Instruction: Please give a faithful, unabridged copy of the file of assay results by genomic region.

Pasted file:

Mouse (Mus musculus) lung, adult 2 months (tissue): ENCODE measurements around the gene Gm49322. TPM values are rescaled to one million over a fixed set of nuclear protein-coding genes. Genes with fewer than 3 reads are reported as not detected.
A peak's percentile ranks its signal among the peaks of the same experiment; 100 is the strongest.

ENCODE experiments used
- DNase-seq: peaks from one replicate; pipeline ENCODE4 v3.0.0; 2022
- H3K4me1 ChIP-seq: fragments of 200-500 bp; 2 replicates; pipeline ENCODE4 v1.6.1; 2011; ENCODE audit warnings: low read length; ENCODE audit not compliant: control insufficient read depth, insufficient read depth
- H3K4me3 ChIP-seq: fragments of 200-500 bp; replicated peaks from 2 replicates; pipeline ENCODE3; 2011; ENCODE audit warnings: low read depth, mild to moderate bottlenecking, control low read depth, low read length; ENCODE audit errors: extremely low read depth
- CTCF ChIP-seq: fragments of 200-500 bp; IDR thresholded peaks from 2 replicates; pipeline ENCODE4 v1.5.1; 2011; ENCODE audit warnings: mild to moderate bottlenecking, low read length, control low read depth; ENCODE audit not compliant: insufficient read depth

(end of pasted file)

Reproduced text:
Mouse (Mus musculus) lung, adult 2 months (tissue): ENCODE measurements around the gene Gm49322. TPM values are rescaled to one million over a fixed set of nuclear protein-coding genes. Genes with fewer than 3 reads are reported as not detected.
A peak's percentile ranks its signal among the peaks of the same experiment; 100 is the strongest.

ENCODE experiments used
- DNase-seq: peaks from one replicate; pipeline ENCODE4 v3.0.0; 2022
- H3K4me1 ChIP-seq: fragments of 200-500 bp; 2 replicates; pipeline ENCODE4 v1.6.1; 2011; ENCODE audit warnings: low read length; ENCODE audit not compliant: control insufficient read depth, insufficient read depth
- H3K4me3 ChIP-seq: fragments of 200-500 bp; replicated peaks from 2 replicates; pipeline ENCODE3; 2011; ENCODE audit warnings: low read depth, mild to moderate bottlenecking, control low read depth, low read length; ENCODE audit errors: extremely low read depth
- CTCF ChIP-seq: fragments of 200-500 bp; IDR thresholded peaks from 2 replicates; pipeline ENCODE4 v1.5.1; 2011; ENCODE audit warnings: mild to moderate bottlenecking, low read length, control low read depth; ENCODE audit not compliant: insufficient read depth